Now Reading
Is traveling in Argentina dangerous for LGBTI people?

Is traveling in Argentina dangerous for LGBTI people?

Is it safe to travel in Argentina?

Argentina is a dream holiday destination. Their dances are known throughout the world, their food is sublime, and it’s populated by some of the most beautiful people on the planet.

But is it safe to travel to Argentina as an LGBTI person?

As with every place, the answer varies. This guide should give you all the information you need to see whether you should travel to Argentina as a gay person.

Beliefs about the LGBTI community

Photo: Beatrice Murch, Flickr

Argentina is one of the most progressive countries in South America when it comes to LGBTI rights.

The 2017 ILGA Global Attitudes survey showed that 82% of people who know an LGBTI person believe their rights should be protected, and 60% of those who don’t know someone. This is above the global average.

The Pride in Buenos Aires is one of the biggest in the world; a testament to how accepting Buenos Aires is.

Most of the major cities are tolerant towards LGBTI people (less so in rural areas), but caution is advised. People are not particularly at threat from physical harassment, though verbal can occur. Holding hands is common for women in the country, so lesbian partners should be okay doing so. Also, as with every country, discretion is advised.

Transgender people are at a threat of violence in all of South America, with the majority of the world’s murders taking place in the continent*. However, Argentina the violence rate is less than most other countries in South America.

These laws protect LGBTI people in Argentina:

  • Homosexuality is completely decriminalized. It is also legal to change your gender identity, even without surgery.
  • Equal marriage was legalized in 2010, making it the first country in the continent to do so. This includes equal adoption.
  • Homicides and motivated by sexual orientation assault is considered a hate crime**
  • It is illegal for healthcare professionals to discriminate against LGBTI people***

*according to Transgender Europe’s Trans Murder Monitoring update

**according to Article 80(4) of the Penal Code.

***according to 2009 Article 2(a) of Law 26,529 (law on rights of patients in their Relation with Health Professionals and Health Institutions)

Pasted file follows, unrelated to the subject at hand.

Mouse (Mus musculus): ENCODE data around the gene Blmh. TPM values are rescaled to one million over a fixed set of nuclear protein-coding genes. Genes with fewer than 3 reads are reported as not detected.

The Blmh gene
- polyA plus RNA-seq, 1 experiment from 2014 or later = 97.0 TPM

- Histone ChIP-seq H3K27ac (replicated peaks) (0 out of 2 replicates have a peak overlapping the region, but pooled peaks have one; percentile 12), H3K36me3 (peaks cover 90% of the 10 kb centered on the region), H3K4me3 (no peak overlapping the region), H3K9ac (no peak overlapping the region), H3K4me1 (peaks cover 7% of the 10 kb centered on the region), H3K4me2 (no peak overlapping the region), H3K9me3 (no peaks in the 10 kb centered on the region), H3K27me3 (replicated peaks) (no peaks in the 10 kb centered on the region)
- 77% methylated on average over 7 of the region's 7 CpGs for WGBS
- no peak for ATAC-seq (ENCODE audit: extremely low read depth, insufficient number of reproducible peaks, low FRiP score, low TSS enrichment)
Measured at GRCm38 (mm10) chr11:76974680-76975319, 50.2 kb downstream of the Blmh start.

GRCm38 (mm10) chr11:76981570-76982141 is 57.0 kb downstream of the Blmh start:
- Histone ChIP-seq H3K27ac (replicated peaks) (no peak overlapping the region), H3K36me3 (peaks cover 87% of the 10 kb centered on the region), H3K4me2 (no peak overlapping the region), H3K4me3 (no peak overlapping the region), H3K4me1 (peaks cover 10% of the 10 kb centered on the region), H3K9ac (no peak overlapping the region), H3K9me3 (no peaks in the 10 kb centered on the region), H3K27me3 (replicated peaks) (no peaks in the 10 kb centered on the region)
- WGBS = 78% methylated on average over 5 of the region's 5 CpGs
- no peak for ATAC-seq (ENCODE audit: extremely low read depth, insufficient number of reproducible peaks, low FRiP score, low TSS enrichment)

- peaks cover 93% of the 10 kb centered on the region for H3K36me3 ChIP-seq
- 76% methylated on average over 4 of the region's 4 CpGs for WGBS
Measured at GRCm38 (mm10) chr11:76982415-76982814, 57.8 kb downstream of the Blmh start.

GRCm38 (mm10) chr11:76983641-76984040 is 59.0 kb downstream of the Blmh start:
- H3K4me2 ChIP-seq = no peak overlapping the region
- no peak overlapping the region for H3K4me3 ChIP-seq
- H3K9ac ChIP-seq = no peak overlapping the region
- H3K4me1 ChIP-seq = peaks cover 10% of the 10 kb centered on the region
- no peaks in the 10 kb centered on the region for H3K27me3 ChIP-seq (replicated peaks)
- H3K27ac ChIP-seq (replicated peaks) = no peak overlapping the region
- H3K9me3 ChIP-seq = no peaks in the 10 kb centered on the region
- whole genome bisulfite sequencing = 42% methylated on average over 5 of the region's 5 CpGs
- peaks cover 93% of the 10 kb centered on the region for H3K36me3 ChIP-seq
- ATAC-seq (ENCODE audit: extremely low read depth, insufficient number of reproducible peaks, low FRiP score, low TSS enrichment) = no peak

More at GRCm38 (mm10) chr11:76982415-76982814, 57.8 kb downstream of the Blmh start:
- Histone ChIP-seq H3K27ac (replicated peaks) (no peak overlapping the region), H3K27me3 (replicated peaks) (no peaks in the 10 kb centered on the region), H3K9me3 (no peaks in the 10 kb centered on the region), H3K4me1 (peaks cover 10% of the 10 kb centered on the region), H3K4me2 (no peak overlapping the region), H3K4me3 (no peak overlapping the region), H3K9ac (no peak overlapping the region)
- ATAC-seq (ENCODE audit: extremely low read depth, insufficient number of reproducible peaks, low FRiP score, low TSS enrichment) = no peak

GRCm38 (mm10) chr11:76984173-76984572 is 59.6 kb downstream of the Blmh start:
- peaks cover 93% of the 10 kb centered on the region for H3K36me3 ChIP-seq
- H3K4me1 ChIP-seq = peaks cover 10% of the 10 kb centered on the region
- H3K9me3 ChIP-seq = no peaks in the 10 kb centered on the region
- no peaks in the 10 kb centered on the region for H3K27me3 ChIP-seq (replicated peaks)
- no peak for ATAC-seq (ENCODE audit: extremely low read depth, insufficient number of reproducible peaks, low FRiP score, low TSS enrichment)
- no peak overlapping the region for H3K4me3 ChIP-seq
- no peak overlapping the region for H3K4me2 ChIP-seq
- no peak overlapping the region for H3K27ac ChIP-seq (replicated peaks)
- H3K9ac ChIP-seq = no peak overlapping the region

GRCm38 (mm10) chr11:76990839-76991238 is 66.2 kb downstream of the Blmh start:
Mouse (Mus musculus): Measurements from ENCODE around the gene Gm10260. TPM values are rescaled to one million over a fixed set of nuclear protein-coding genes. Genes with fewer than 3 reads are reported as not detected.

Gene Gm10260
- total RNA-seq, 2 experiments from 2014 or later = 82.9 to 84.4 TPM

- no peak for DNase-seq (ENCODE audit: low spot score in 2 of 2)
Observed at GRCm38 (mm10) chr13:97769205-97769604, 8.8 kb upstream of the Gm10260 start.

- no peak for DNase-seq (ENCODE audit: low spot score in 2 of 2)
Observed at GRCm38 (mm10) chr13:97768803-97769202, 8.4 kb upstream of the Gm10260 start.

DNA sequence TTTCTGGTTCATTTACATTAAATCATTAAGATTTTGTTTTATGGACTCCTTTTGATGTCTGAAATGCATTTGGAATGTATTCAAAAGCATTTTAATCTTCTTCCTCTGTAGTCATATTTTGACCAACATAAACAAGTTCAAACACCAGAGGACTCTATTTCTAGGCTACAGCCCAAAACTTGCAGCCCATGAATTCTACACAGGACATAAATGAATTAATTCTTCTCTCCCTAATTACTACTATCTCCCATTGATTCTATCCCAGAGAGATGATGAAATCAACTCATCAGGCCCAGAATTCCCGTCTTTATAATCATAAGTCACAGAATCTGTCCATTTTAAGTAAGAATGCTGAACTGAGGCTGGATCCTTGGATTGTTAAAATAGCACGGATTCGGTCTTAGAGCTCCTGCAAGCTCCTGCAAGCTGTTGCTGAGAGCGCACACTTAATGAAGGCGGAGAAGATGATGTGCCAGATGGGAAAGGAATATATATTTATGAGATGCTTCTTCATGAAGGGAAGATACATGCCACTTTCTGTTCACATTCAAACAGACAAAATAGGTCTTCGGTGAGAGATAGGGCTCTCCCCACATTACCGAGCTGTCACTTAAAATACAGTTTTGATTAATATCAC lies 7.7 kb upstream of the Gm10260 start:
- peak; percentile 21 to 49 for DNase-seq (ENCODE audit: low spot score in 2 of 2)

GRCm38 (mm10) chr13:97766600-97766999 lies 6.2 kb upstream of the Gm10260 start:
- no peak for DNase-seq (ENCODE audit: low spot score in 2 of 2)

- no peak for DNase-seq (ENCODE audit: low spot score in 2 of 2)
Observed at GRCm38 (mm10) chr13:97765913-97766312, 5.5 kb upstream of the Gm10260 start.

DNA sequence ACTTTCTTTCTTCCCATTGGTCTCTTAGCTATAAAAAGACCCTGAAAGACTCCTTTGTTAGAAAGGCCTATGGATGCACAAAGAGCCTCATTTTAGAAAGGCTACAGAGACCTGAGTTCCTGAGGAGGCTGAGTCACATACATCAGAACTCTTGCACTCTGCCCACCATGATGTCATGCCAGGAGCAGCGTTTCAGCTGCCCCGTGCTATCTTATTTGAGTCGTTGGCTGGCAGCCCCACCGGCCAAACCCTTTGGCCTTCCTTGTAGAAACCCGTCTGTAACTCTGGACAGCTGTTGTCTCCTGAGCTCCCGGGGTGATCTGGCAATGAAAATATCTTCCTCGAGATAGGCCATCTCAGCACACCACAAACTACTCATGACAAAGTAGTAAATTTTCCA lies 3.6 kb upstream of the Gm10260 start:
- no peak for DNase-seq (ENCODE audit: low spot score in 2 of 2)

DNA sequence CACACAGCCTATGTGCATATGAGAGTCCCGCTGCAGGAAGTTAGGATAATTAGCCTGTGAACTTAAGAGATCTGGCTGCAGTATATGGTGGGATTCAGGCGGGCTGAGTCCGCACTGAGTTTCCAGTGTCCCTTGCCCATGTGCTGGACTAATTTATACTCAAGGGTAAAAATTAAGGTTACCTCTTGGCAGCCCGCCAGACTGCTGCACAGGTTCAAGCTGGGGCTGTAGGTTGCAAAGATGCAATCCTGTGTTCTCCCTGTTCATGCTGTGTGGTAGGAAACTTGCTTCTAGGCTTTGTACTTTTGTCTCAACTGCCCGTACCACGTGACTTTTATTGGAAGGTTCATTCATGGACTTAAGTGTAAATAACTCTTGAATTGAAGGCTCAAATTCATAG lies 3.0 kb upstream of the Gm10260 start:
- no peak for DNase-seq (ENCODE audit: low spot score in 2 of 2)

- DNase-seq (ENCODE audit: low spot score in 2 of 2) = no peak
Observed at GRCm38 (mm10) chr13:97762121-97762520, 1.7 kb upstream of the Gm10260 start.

Photo: Gobierno de la Ciudad de Buenos Aires, Wikimedia Commons

Distraction theft is one of the most common crimes against tourists in Argentina, particularly in large cities. According to the UK Government, one tactic often used is the ‘mustard scam’. This is where one person pretends there is sauce on a stranger and tries to wipe it off. Meanwhile, someone else steals their property. It’s best to politely decline assistance and walk away if this happens to you.

Emergency numbers:

  • 101 and 911 are for police and general emergencies
  • 107 is for immediate health and medical help, including ambulance services
  • 100 calls the fire department
  • (011) 4346-5748 / 0800-999-5000 are numbers for the Tourist Police. You’ll need to get a police report from them for insurance, as well as getting emergency documents from your Embassy or Consulate.

If you need to retrieve travel documents or would like general help, it is best to visit your embassy or consulate. In the cases of hate crime, many of them will provide judgement-free help. You can find a list of them here.

Health and vaccines for Argentina

Photo: Pixabay

Vaccines needed for travel to Argentina are Diphtheria; Hepatitis A; Hepatitis B; Rabies; Yellow Fever, and MMR, though it is recommended you speak to your healthcare professional over 6 weeks before going.

Both the Zika Virus and Dengue fever are transmittable by mosquitos, with the latter being most common in urban areas. There are no vaccines. It is recommended you take precautions to avoid mosquito bites.